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    Cool 35mm digital let down

    If SONY/Zeiss reinvented the 35mm f/1.4 G "D", I would be a lot more interested in it. The original Minolta design for film cameras has not been touched, just rebadged.

    Konica Minolta AF 35mm F1.4 G lens introduction : Konica Minolta Photo Imaging, Inc., has developed the Konica Minolta AF 35mm F1.4G (D) lens (Product name has been tentatively named for this release, with the final name to be announced at later date) interchangeable lens for SLR cameras of the Konica Minolta Dynax/Maxxum Series. An overview of the lens is given herein. Launch plan of this lens is in spring of 2006. The Konica Minolta AF 35mm F1.4G (D) was developed as the successor model of the Minolta AF 35mm F1.4G lens that has been well accepted amongst users for the beautiful defocused effect rendered around the aperture. This lens was developed as an interchangeable lens for the Dynax/Maxxum Series.

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    Last edited by DonSchap; 11-15-2009 at 06:38 PM.
    Don Schap - BFA, Digital Photography
    A Photographer Is Forever
    Look, I did not create the optical laws of the Universe ... I simply learned to deal with them.
    Remember: It is usually the GLASS, not the camera (except for moving to Full Frame), that gives you the most improvement in your photography.

    flickr & Sdi

  9. #29
    Join Date
    Mar 2007
    Location
    Bay Area, California
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    1,546
    Quote Originally Posted by VTEC_EATER View Post
    Many will say its build quality is crap, and I do agree there. I prefer the build quality of Sigma over Tamron,


    U think so? How come? I just bought the 17-50 a few weeks ago and have a Sigma EX lens and I feel like the build quality is fine. Sure its plastic where the Sigma is metal but honestly its nice cuz the lens is much lighter. If the mounting wasnt metal then maybe I'd complain a bit. Just my opinion of course.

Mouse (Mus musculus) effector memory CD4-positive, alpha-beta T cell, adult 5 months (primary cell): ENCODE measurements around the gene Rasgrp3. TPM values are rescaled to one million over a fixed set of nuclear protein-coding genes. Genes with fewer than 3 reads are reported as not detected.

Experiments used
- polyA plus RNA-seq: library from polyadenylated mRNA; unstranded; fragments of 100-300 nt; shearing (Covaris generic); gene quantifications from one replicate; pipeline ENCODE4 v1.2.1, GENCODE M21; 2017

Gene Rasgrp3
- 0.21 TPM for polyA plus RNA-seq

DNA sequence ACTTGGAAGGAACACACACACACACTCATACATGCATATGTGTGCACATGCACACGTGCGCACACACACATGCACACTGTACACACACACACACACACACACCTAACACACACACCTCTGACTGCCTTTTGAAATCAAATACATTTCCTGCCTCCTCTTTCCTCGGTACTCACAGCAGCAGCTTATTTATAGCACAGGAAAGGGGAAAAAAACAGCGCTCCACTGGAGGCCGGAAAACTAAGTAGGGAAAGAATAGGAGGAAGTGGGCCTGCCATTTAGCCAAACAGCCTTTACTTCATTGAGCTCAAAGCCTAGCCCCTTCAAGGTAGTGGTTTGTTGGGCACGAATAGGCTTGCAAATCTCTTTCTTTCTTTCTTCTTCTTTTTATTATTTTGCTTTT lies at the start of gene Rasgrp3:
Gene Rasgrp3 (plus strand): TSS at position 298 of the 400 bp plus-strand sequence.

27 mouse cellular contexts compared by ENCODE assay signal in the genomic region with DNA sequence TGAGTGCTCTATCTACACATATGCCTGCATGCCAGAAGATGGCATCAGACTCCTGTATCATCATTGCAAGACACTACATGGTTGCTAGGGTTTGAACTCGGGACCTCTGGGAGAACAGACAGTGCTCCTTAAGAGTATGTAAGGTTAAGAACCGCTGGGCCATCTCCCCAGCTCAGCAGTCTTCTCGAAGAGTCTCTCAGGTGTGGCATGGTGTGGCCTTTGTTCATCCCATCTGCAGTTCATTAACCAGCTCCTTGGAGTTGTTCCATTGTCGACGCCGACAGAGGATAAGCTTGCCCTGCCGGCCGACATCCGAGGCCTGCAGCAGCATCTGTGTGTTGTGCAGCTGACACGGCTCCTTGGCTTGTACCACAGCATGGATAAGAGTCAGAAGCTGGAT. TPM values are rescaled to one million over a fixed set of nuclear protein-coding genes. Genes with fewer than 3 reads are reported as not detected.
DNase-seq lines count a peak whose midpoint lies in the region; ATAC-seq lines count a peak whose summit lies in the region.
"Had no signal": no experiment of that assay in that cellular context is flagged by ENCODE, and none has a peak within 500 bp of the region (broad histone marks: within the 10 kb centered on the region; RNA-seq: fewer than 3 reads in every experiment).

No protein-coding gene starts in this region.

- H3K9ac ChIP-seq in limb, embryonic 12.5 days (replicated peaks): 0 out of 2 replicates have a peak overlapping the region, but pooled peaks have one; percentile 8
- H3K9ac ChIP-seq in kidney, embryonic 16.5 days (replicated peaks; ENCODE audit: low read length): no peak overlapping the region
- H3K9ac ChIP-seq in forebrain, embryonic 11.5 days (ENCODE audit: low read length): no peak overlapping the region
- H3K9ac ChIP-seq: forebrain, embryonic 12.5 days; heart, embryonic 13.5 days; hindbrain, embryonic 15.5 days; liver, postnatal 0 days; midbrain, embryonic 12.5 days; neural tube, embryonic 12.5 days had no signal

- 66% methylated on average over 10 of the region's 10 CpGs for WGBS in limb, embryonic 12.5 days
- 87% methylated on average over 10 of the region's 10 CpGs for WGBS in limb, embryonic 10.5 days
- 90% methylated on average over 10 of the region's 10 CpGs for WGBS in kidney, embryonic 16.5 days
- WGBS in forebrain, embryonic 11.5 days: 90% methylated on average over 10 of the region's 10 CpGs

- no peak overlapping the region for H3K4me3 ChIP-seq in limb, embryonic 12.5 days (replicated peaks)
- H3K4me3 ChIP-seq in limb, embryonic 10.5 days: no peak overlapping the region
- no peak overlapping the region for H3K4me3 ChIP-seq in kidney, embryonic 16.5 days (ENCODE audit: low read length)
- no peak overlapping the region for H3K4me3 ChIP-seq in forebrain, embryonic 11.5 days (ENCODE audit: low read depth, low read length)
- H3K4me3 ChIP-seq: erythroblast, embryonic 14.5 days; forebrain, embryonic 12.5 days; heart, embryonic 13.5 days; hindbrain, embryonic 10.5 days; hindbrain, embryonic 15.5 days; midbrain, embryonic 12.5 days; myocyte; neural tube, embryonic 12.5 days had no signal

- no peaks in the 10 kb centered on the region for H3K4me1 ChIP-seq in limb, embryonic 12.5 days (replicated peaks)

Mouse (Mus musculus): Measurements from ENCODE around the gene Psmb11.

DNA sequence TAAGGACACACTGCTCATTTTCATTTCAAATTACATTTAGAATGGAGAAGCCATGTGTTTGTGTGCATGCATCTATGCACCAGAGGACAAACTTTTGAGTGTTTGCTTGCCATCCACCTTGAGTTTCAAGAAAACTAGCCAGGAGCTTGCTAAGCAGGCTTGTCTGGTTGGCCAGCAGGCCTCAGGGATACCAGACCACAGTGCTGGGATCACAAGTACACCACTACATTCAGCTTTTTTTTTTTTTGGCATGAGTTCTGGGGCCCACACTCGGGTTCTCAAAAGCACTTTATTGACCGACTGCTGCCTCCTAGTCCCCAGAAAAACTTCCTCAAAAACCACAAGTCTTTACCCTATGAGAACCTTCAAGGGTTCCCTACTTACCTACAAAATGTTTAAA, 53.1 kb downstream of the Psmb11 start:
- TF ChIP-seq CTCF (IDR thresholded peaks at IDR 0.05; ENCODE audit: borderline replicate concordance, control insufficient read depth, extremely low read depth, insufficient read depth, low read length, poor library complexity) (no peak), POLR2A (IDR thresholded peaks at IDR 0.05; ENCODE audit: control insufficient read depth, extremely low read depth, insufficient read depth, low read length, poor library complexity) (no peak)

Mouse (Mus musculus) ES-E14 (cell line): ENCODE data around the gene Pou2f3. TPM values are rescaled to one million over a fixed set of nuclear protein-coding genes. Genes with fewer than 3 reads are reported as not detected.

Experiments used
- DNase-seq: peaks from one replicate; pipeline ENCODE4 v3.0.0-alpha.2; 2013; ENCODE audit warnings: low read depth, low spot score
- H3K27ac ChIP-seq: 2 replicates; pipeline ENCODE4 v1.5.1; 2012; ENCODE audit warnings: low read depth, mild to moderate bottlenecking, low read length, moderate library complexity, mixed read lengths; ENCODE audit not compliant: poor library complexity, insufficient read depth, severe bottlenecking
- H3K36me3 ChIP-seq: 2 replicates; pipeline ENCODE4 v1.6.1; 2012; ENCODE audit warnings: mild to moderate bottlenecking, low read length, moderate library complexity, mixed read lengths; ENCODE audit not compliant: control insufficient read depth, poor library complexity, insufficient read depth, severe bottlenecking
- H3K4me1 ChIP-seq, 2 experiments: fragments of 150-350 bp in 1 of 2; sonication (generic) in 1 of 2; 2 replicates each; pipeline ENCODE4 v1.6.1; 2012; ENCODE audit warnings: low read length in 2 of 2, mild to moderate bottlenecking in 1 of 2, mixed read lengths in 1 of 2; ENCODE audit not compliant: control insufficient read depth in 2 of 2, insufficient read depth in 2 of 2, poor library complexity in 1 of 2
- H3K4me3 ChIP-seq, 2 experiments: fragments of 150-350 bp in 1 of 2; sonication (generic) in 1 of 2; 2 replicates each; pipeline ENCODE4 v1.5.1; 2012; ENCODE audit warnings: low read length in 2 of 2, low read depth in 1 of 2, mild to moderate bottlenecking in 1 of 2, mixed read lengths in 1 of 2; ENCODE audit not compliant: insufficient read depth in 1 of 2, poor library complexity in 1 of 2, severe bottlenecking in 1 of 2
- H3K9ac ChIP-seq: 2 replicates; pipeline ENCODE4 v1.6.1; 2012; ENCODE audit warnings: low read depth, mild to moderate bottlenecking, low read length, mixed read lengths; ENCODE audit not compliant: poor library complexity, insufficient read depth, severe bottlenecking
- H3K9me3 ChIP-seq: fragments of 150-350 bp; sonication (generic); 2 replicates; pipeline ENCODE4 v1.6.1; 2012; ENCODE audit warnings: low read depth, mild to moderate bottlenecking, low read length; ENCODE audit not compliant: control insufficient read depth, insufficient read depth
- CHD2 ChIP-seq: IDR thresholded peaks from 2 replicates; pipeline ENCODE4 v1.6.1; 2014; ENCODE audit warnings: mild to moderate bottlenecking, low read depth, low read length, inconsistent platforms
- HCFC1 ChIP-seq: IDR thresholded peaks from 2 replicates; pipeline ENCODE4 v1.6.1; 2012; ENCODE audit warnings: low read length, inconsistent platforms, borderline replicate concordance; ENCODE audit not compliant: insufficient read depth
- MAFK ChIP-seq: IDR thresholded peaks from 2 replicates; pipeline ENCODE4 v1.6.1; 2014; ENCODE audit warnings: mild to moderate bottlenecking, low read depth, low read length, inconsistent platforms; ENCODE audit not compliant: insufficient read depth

As for the place for third party lenses, I agree that they will always hold an important roll. Can the Tamron go toe to toe with the Nikon? Prolly not.. But honestly in real world use could you tell the difference between the 2 without pixel hunting? Prolly not. So why spend 4 digital for a relatively small gain? Leave that to the pros who have the money to do so.
    Nikon D90, D40 Tamron 17-50mm f/2.8 | Sigma 50-150mm f/2.8 | Nikkor 35mm f/1.8
    Vertical Grip, SB-600, SB-24, Sunpak 433D, Metz 40AF-4N, Alienbees CyberSync Triggers

    R3G Media | Flickr

    "You're pulling some awesome action shots with a cam and lens that are supposed to be rubbish ! " - Rooz

  10. #30
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    Nov 2004
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    Quote Originally Posted by DonSchap View Post
    Now, carefully remove the lens hood, sir, and place it on the hood of the car. Thank you. Now, please aim your camera to about twenty degrees to the left of the direct sunlight, careful not to garner in the sun when you do ... and select a subject to photograph.

    FIRE!

    FIRE!

    FIRE!

    Examine the cacophony of reflections ...

    Thank you.
    Why on earth would anyone want to do that? What am I taking a photo of that has me shooting into the sun when I wouldn't turn around and shoot with the sun lighting my subject? Why the heck would I take my hood off? And even if I did take my hood off, why wouldn't I shade the sun with my hand or a notebook? I am sure you could concoct a scenario where this would be the case, but then let's go play the lottery shall we?
    Last edited by TenD; 11-16-2009 at 02:17 AM.
    A good photograph is knowing where to stand.
    Ansel Adams

    Rule books are paper, they will not cushion a sudden meeting of stone and metal.
    Ernest K. Gann-Fate is the Hunter.